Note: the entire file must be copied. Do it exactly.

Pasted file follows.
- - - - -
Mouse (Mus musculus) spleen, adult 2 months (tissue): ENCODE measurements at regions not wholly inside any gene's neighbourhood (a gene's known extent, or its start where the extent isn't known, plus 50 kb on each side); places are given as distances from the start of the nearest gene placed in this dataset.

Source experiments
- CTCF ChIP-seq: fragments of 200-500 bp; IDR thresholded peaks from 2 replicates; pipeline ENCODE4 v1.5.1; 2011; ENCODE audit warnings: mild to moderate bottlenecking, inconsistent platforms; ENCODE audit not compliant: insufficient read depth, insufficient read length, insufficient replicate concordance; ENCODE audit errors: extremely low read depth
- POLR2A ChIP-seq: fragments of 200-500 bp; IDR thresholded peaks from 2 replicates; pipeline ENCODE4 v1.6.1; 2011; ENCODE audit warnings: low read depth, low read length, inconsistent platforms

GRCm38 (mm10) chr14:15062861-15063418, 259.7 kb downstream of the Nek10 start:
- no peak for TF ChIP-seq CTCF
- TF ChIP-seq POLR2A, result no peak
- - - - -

Mouse (Mus musculus) spleen, adult 2 months (tissue): ENCODE measurements at regions not wholly inside any gene's neighbourhood (a gene's known extent, or its start where the extent isn't known, plus 50 kb on each side); places are given as distances from the start of the nearest gene placed in this dataset.

Source experiments
- CTCF ChIP-seq: fragments of 200-500 bp; IDR thresholded peaks from 2 replicates; pipeline ENCODE4 v1.5.1; 2011; ENCODE audit warnings: mild to moderate bottlenecking, inconsistent platforms; ENCODE audit not compliant: insufficient read depth, insufficient read length, insufficient replicate concordance; ENCODE audit errors: extremely low read depth
- POLR2A ChIP-seq: fragments of 200-500 bp; IDR thresholded peaks from 2 replicates; pipeline ENCODE4 v1.6.1; 2011; ENCODE audit warnings: low read depth, low read length, inconsistent platforms

GRCm38 (mm10) chr14:15062861-15063418, 259.7 kb downstream of the Nek10 start:
- no peak for TF ChIP-seq CTCF
- TF ChIP-seq POLR2A, result no peak